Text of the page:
The Story behind My Molasses Cookies

When I was eleven years old, I’d just returned to the States for my Best Christmas Ever. For the greater part of my childhood, I’d been living in a Muslim country, where I hadn’t seen a lot of evidence of Christmas other than the inside of our own home.  That year, we were on homeleave (meaning we didn’t have a place to go), so we went to the ancestral home in a very small town in the hills of rural Ohio.  My extended family made up a significant percentage of the local population, and they offered their spare bedrooms to us.  I’d never before been surrounded by so much family.  I met cousins and some of the aunts and uncles for the first time.  The wonders of Christmas and the quintessential small-town setting in picturesque wooded hills made it idyllic.  

But family made it the best.  And traditions made it such fun!  One of our favorite traditions was food, of course, so we enjoyed gathering around various tables.  But the one that stands out the most was the table in my Aunt Rachel’s farm kitchen.  She was renowned in the valley for her cooking, and she pampered us with her skill.  Her oven had a window, where I could watch her little balls of dough magically spread into sugared, molasses cookies.  I’ve made it my tradition ever since to bake her cookies this time of year, and I want to share it with you:  

Aunt Rachel’s Molasses Cookies

(makes 5 1/2 dozen)

  • Melt 2/3 cup butter and mix with 2 cups brown sugar.  
  • Add 3 eggs and 1/2 cup molasses.  Mix thoroughly.

Sift together:

  • 5 cups flour
  • 1 tsp salt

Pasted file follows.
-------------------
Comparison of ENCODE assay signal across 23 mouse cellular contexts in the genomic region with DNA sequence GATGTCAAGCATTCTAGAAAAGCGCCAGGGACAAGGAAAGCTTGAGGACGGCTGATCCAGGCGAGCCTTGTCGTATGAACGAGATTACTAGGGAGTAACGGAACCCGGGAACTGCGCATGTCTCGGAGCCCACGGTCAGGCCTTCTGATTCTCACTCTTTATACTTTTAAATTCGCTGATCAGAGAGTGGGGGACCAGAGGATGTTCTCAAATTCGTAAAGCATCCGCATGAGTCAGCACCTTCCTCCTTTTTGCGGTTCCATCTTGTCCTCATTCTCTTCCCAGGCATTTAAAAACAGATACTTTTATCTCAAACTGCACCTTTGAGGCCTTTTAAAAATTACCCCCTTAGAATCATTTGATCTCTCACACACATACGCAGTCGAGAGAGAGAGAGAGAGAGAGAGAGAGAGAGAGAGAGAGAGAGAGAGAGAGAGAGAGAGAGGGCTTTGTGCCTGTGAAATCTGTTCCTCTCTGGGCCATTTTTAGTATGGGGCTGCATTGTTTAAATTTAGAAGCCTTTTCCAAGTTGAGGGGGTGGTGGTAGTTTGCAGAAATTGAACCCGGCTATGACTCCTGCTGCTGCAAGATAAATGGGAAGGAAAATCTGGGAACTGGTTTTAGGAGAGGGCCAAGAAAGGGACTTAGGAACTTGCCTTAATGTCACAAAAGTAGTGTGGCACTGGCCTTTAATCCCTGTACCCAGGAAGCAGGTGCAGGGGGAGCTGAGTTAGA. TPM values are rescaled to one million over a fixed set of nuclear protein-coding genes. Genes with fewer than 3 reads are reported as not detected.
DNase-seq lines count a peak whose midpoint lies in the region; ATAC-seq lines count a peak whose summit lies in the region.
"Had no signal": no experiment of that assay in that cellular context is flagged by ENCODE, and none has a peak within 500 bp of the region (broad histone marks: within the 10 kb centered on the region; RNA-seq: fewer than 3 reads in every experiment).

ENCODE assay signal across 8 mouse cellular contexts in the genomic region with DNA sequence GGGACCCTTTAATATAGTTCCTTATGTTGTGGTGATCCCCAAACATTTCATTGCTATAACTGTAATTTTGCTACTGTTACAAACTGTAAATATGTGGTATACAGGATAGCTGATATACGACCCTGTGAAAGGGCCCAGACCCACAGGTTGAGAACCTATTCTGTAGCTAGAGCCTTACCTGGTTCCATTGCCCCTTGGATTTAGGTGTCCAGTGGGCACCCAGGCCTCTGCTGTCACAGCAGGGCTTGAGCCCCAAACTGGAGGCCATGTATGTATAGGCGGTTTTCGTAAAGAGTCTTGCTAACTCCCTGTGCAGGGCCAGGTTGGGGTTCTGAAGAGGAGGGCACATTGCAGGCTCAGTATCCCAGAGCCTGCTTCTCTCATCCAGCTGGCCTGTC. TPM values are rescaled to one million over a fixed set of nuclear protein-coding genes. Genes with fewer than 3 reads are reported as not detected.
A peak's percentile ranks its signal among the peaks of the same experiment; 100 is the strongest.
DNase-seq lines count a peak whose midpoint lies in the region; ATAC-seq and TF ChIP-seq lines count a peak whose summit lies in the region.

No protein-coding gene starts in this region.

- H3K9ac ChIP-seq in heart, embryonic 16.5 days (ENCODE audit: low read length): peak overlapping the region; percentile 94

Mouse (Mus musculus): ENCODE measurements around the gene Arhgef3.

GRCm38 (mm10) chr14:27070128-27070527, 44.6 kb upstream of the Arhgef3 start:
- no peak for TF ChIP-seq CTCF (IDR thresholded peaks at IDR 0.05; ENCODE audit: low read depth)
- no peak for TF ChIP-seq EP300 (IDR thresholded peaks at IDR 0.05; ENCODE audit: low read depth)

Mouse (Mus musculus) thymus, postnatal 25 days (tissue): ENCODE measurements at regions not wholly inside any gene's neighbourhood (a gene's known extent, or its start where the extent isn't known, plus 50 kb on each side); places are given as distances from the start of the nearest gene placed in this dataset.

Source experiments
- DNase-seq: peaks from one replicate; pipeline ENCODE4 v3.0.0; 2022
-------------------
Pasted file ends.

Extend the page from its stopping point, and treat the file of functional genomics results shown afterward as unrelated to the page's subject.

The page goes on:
• 2 tsps cinnamon
  • 2 tsps ginger
  • 4 tsps soda

Stir the flour mixture into the butter mixture, shape into balls the size of a walnut, and roll in granulated sugar.  Bake 8 minutes at 375.  



Reading for Recovery

I’m very happy to report that my hip replacement surgery was successful, and now I am happily immersed in books!  I’m working on my list of 10 possible choices, but haven’t made it very far…yet.  The reality is that I’m a slow reader.  Speed reading is the only subject I failed in high school.  But I digress.  (The drugs are still working their way through my system.)  

 Eleanor Oliphant Is Completely Fine, by Gail Honeyman.  This book wasn’t on my list of 10, but it was the book I was reading for book club at the time I went into surgery.  I had to finish it!  Not to give away the plot, it’s a book about a dysfunctional young woman who wrestles with her inability to socialize–and so much more.  It’s a very good book, but it has a really dark, dark side, which turned out not to be the best choice for reading in my situation.  After this, I wanted a book that was less realistic and less emotionally wrenching, so I grabbed…